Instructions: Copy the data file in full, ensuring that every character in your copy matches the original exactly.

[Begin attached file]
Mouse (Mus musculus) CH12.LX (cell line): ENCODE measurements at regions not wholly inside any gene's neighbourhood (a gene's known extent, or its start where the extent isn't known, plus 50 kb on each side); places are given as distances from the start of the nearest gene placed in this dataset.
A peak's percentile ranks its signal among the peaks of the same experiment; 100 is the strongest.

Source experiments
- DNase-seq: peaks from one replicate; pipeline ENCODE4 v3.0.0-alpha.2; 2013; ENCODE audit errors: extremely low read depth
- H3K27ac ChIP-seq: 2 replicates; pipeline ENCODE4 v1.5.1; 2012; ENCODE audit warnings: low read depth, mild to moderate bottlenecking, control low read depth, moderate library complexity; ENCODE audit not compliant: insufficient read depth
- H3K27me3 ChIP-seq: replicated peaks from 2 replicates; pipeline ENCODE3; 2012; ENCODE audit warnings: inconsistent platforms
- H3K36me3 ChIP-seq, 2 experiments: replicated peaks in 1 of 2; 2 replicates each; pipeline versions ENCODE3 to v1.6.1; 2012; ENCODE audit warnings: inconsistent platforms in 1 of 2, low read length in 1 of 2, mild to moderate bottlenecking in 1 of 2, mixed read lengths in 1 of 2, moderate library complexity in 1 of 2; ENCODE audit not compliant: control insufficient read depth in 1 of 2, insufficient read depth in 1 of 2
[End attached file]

Mouse (Mus musculus) CH12.LX (cell line): ENCODE measurements at regions not wholly inside any gene's neighbourhood (a gene's known extent, or its start where the extent isn't known, plus 50 kb on each side); places are given as distances from the start of the nearest gene placed in this dataset.
A peak's percentile ranks its signal among the peaks of the same experiment; 100 is the strongest.

Source experiments
- DNase-seq: peaks from one replicate; pipeline ENCODE4 v3.0.0-alpha.2; 2013; ENCODE audit errors: extremely low read depth
- H3K27ac ChIP-seq: 2 replicates; pipeline ENCODE4 v1.5.1; 2012; ENCODE audit warnings: low read depth, mild to moderate bottlenecking, control low read depth, moderate library complexity; ENCODE audit not compliant: insufficient read depth
- H3K27me3 ChIP-seq: replicated peaks from 2 replicates; pipeline ENCODE3; 2012; ENCODE audit warnings: inconsistent platforms
- H3K36me3 ChIP-seq, 2 experiments: replicated peaks in 1 of 2; 2 replicates each; pipeline versions ENCODE3 to v1.6.1; 2012; ENCODE audit warnings: inconsistent platforms in 1 of 2, low read length in 1 of 2, mild to moderate bottlenecking in 1 of 2, mixed read lengths in 1 of 2, moderate library complexity in 1 of 2; ENCODE audit not compliant: control insufficient read depth in 1 of 2, insufficient read depth in 1 of 2